The Appealing Moral Principles of Adam Smith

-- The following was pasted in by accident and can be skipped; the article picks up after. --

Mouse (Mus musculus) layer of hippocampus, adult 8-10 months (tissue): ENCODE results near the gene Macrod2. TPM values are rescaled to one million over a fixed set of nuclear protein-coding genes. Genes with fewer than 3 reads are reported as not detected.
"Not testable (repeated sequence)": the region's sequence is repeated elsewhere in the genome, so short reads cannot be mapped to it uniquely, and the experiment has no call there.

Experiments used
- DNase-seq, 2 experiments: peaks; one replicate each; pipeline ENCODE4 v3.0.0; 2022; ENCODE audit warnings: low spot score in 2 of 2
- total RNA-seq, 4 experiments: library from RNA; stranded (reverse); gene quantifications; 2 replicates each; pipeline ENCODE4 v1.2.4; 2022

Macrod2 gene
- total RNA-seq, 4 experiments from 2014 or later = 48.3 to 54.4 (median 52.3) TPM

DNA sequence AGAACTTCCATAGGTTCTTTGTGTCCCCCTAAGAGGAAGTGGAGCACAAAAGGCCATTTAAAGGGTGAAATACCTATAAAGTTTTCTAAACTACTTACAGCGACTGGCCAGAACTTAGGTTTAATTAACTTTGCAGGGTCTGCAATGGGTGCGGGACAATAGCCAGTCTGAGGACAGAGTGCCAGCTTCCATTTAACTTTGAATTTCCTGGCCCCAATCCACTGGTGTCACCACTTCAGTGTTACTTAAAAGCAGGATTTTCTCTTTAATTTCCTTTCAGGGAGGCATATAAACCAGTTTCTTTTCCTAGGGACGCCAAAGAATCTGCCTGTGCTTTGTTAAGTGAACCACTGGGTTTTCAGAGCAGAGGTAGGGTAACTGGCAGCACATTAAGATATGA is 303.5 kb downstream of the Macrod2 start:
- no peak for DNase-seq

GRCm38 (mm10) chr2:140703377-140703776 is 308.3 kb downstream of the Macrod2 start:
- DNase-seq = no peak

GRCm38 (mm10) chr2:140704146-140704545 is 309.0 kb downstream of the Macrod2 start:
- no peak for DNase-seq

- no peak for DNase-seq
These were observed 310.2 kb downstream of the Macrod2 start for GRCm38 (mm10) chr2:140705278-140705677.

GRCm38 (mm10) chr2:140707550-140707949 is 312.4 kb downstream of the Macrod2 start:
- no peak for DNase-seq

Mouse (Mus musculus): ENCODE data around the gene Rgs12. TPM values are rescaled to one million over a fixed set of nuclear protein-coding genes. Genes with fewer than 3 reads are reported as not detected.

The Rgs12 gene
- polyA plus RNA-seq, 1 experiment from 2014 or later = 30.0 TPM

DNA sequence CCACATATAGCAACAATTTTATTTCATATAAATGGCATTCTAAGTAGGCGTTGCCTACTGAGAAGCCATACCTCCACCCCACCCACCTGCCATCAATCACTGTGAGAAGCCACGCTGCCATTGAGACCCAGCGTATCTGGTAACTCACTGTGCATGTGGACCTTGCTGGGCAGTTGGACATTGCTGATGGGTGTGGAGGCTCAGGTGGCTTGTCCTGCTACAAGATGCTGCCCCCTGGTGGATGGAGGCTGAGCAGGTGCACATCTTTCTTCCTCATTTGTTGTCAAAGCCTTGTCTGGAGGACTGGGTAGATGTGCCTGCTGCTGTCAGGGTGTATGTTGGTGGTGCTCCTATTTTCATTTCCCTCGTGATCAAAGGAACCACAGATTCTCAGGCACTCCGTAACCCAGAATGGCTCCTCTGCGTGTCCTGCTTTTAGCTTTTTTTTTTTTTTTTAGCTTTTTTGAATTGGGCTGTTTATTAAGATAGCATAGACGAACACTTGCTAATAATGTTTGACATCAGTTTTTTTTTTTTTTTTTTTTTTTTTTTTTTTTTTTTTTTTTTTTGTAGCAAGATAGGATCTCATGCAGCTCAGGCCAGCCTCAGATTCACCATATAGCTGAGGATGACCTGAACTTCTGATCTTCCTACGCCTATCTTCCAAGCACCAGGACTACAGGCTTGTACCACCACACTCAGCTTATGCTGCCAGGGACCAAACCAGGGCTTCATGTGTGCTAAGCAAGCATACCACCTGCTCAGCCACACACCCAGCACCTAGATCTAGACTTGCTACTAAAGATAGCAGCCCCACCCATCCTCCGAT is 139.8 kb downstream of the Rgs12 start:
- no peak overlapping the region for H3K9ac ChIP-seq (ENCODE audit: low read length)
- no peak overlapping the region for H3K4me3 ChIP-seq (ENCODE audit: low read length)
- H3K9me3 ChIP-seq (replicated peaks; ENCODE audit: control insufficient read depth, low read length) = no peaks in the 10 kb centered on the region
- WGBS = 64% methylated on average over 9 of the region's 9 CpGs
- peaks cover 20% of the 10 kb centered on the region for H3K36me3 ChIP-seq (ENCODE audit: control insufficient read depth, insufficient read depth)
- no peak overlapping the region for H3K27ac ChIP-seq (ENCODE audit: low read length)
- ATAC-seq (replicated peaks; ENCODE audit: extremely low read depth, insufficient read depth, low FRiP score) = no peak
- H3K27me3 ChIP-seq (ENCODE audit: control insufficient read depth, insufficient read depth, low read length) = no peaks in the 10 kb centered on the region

David Hume, who wrote Enquiry Concerning the Principles of Morals in 1751, and Adam Smith, who authored The Wealth of Nations in 1776, both spoke of a particular human emotion or characteristic called sympathy that differs greatly in definition from the colloquial meaning attributed to it today. Each mentioned the word not as a synonym for pity, sorrow, or compassion, but more as a mutual relationship within which whatever affects one correspondingly affects another. Within the context of each philosopher’s starkly different moral code, however, the term and its ethical value are dissimilar.Hume begins his discussion of the term with a strikingly vague description, arguing that a “fellow-feeling” exists among all men, and that it is demonstrated in man’s inability to be alone: “Reduce a person to solitude, and he loses all enjoyment, except either of the sensual or speculative kind; and that because the movements of his heart are not forwarded by correspondent movements in his fellow-creatures” (Hume, 43). Not only does all non-sensual and non-speculative feeling arise in man from sympathy, but “fellow-feeling” allows man to accept or deny moral principles. Virtues speak most loudly to the sympathetic aspect of man; when a “fellow-creature” displays a moral virtue, sympathy allows man to overcome all other emotions and condone it as virtuous. This Hume argues through a hypothetical example:Exalted capacity, undaunted courage, prosperous success; these may only expose a hero or politician to the envy or ill-will of the public: But as soon as the praises are added of humane and beneficent; when instances are displayed of lenity, tenderness, or friendship: envy itself is silent, or joins the general voice of approbation and applause (Hume, 17).Hume thus argues that man’s rational mind is not the arbiter of moral virtue; instead, that task belongs to man’s inherent sympathy and “fellow-feeling.”Hume goes even further, though, and eventually states the hypothesis he is out to prove: “morality is determined by sentiment” (Hume, 85). If this hypothesis is assumed to be correct, it necessarily defines virtue as “what ever mental action or quality gives to a spectator the pleasing sentiment of approbation” (Hume, 85). The philosopher continues, separating as distinctly as possible two contradictory terms: reason and taste. These he divides completely:Reason, being cool and disengaged, is no motive to action, and directs only the impulse received from appetite or inclination, by showing us the means of attaining happiness or avoiding misery: Taste, as it gives pleasure or pain, and thereby constitutes happiness or misery, becomes a motive to action, and is the first spring or impulse to desire and volition (Hume, 88).By isolating these two terms so definitely, Hume can assert that taste “gives the sentiment of beauty and deformity, vice and virtue” (Hume, 88).As a product of his disparate point of view, the so-called “father of modern economics,” Adam Smith, uses sympathy in a far different manner. It is best to reference his earlier work, The Theory of Moral Sentiments, written in 1759, when discussing Smith’s ethics, and The Wealth of Nations only when discussing context and economics. His treatment is far less extensive than that of Hume’s, and therefore far vaguer. Smith argues that sympathy arises form an innate desire of man to identify with the emotions of others‹that “as we have no immediate experience of what other men feel, we can form no idea of the manner in which they are affected, but by conceiving what we ourselves should feel in the like situation” (Moral Sentiments, 47). In essence, it is a logic of mirroring, in which a spectator imaginatively reconstructs the experience of the person he watches.This logic of mirroring is not confined solely to the morally virtuous, as in Hume’s philosophy. In fact, “the greatest ruffian, the most hardened violator of the laws of society, is not altogether without it” (Moral Sentiments, 46). In this way, the emotion is less broad than that which Hume discusses. According to Smith: [The senses] never did, and never can, carry us beyond our own person, and it is by the imagination only that we can form any conception of what are his sensations. Neither can that faculty help us to this any other way, than by representing to us what would be our own, if we were in his case. It is the impressions of our own senses only, not those of his, which our imaginations copy. By the imagination, we place ourselves in his situation (Moral Sentiments, 48).Smith disagrees with Hume, asserting that sympathy has no capability for moral judgment. Smith uses the concept of sympathy as a way of describing a particular human characteristic‹that of identifying with another’s emotional state. He does not, however, attribute any moral judgment to that concept.Adam Smith, for perhaps the first time in history, argues in The Wealth of Nations that, to some extent, a free, capitalist economy is virtuous in and of itself. Hume argues instead that it is the subjective, indefinable notion of sympathy that dictates virtue. Of the two, Smith’s is more appealing. Smith understands, like few others, that trade by means money, while not virtuous itself, is the code of the men of good will. Ayn Rand, author of Atlas Shrugged, is among the most vocal proponents of this philosophy. As Francisco explains in Atlas Shrugged:Money rests on the axiom that every man is the owner of his mind and his effort. Money allows no power to prescribe the value of your effort except the voluntary choice of the man who is willing to trade you his effort in returnŠ.Money permits no deals except those to mutual benefit by the unforced judgment of the traders. Money demands of you the recognition that men must work for their own benefit, not for their own injury, for their gain, not their lossŠ.Money demands that you sell, not your weakness to men’s stupidity, but your talent to their reason (Rand, 381).Therefore, the free, unregulated economy that Smith proposes encourages and even necessitates virtuous activity‹the free trading of money. The most common argument against such an ethical system comes from those who say that money is made by the strong at the expense of the weak. Ayn Rand contends that that is false, and Adam Smith would agree:Wealth is the product of man’s capacity to think. Then is money made by the intelligent at the expense of the fools? By the able at the expense of the incompetent? By the ambitious at the expense of the lazy? Money is made‹before it can be looted or mooched‹made by the effort of every honest man, each to the extent of his ability. An honest man is one who knows that he can’t consume more than he has produced (Rand, 381).Smith’s philosophy and system of morals is appealing because it resides on a tangible, rational basis that Hume’s lacks. Money is an objective marker of virtue‹emotion is not. An economy such as that which Smith proposes in The Wealth of Nations‹one as free as possible and with little regulation‹would have the most virtuous possible result; every man would be forced to perform the honest activity of making money to the best of his ability, instead of getting money because of a certain need (such as through any system of welfare).